Monday, October 24, 2011
From an article here in Spanish, one that mentions something I wrote about a short while ago: that the future of Spanish is very closely tied up with its progress in the US and Brazil, but also very much to do with Mexico and whether it can ever straighten itself out.
Spanish is the official language of 21 countries. In others, such as the United States, it is showing an unstoppable rise, while often being maligned and undervalued. Spanish is now the world's second-most spoken language by native speakers, only behind Chinese and ahead of English. More than 450 million speak Spanish, a number that will increase: in 2030, 7.5% of the world will speak Spanish (note: 450 million now represents 6.4%), and in 2050 the United States will have become the largest Spanish-speaking country in the world. All these figures come from the report "El español, un lengua viva" developed last year by the Instituto Cervantes. The report is optimistic about the strength of the language and argues that now "in the moment where global society requires one to be in contact with the most diverse parts of the planet, all data confirm that it is one of the three or four large languages that channel international relations." Its prestige, says the report, will only grow.
Then a paragraph or two about how Spanish was always looked down on as the "Latin of the poor" and had little prestige compared to other Romance languages for a number of centuries...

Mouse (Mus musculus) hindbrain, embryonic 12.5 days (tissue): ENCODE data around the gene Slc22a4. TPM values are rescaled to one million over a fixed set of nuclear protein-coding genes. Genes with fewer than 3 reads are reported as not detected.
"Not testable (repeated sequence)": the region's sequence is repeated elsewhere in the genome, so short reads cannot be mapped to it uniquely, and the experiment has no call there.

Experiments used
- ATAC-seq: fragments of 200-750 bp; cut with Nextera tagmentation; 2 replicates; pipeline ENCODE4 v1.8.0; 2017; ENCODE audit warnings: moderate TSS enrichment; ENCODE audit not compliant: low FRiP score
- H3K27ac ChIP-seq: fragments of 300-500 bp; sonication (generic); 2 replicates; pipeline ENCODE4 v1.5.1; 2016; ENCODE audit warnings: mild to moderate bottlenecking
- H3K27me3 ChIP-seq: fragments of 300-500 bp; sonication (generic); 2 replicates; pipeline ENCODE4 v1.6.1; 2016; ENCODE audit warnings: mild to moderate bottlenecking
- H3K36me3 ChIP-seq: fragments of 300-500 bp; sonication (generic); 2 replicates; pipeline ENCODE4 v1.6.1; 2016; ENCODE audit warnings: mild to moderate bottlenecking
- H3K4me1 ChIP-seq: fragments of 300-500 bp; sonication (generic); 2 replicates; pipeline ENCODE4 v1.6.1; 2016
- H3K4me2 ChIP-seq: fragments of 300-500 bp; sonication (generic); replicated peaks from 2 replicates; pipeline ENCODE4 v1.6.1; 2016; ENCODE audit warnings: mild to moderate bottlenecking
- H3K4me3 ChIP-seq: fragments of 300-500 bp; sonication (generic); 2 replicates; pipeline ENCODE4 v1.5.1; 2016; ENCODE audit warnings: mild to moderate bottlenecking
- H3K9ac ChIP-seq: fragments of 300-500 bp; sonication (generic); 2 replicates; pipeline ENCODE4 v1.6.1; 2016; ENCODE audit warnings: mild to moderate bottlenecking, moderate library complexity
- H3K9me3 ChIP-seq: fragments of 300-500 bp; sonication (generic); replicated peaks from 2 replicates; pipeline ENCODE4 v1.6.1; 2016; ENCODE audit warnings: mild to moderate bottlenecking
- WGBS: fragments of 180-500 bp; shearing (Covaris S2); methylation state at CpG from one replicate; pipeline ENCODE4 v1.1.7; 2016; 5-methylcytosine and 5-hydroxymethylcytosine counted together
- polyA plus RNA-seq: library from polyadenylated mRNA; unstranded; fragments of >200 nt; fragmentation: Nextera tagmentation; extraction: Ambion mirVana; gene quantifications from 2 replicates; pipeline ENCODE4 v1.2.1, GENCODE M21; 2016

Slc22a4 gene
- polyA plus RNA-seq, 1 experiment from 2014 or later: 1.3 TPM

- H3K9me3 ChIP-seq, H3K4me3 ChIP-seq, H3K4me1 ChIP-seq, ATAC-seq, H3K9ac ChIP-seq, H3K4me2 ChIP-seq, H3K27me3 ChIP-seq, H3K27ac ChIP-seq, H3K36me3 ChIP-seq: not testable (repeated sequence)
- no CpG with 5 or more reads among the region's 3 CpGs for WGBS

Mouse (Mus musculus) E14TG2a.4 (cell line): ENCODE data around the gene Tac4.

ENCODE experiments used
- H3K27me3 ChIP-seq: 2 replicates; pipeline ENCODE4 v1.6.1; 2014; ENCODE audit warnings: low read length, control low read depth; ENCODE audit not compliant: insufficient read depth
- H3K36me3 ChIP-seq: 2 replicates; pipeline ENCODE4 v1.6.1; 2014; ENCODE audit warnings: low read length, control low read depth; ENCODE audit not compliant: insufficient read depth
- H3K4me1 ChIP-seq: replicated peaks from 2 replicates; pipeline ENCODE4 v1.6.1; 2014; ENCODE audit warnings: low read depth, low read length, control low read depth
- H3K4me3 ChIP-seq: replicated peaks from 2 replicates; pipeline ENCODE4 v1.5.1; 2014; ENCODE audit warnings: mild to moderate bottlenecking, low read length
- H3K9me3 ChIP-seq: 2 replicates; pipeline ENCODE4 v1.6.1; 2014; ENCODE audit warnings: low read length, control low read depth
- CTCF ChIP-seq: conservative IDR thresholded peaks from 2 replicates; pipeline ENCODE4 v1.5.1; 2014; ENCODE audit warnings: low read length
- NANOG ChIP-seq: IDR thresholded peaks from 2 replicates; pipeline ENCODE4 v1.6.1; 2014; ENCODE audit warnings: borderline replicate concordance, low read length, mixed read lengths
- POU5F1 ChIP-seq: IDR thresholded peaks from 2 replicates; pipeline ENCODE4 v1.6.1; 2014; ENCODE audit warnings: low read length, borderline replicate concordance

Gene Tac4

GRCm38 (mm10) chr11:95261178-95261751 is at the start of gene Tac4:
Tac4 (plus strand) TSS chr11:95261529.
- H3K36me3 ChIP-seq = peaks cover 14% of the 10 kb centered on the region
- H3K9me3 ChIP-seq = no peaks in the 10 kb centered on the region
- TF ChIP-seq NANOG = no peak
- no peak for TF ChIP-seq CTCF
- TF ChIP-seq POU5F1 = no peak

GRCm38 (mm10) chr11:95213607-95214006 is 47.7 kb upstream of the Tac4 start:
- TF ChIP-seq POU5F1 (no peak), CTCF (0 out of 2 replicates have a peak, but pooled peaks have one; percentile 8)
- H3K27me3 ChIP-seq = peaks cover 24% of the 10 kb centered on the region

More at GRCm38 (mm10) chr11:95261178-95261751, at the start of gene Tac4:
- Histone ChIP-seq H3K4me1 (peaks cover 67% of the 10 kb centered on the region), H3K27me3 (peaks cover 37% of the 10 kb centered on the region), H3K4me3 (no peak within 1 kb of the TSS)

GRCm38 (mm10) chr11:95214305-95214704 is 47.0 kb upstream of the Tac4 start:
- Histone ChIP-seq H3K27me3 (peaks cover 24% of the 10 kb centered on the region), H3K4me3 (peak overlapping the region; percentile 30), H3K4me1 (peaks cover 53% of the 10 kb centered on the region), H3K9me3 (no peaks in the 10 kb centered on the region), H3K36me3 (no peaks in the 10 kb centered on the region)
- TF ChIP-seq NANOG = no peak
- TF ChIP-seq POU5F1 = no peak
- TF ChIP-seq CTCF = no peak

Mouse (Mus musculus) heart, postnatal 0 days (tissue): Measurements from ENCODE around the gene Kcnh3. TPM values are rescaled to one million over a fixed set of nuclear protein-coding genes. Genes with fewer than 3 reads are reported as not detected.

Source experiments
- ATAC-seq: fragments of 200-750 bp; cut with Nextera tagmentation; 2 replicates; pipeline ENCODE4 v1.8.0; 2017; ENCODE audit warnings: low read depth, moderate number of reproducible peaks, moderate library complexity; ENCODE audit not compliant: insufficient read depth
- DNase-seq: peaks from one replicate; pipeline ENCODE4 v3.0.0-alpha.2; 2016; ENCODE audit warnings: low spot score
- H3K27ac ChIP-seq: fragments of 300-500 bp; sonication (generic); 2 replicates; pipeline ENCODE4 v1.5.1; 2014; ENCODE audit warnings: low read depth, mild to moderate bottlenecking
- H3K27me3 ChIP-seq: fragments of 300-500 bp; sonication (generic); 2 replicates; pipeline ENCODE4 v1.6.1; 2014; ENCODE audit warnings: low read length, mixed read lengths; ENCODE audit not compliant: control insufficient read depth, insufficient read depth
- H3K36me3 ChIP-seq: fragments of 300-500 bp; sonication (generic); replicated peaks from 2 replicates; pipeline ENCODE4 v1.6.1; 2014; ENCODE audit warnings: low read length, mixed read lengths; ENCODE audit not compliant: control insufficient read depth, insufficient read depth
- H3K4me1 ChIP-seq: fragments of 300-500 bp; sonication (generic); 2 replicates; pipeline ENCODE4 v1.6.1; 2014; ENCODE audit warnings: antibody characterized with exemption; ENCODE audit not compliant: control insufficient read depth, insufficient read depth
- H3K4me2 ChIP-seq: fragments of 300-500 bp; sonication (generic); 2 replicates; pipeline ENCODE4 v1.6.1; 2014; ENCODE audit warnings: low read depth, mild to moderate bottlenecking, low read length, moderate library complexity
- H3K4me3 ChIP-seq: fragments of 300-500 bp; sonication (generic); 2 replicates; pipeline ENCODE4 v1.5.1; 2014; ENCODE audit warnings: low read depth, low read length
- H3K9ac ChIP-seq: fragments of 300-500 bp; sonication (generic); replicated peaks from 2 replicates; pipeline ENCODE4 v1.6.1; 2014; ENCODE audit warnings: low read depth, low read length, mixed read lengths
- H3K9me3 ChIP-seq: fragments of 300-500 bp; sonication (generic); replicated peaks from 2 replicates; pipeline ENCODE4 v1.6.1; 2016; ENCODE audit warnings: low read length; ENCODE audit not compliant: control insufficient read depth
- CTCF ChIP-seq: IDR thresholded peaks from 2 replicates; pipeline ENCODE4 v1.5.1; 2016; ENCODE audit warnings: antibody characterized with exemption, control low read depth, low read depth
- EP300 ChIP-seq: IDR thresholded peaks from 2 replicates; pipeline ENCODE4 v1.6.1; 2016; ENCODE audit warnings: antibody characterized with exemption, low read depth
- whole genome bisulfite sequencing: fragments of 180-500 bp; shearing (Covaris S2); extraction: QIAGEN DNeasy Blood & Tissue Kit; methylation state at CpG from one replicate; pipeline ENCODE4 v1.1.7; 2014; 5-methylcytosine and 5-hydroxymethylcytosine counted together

In addition to the 21 countries where it is the official language, there are two others, the United States and Brazil, where this language has a growing importance.
Remaining issues for Spanish: Europe, where its importance in universities and the business world is still well behind English, French and German, and the internet, where its use is only 7% compared to English at 70%.
What? Spanish at 7% and English at 70%? Impossible - there are about 2 billion internet users in the world and a quarter of them are Chinese. Let's take a closer look at the report itself:
Hm...weird. The report itself doesn't mention any 70% number for English on the internet. The closest thing to it is a chart at the end showing the number of indexed pages per language from 1998 to 2007 where English was once at 75%, but quickly fell to 60% the next year (1999) and to 45% in 2007. Interestingly, the chart shows this during the same time period:
Spanish went from 2.53% to 3.8%
French went from 2.81% to 4.41%
The "rest" went from 13.44% to 36.54%. For some reason this "rest" is never broken down into its constituent parts even though Romanian receives its own section, going from 0.15% to 0.28%.
Some parts of the report are quite good though; I may summarize it in more detail in the near future.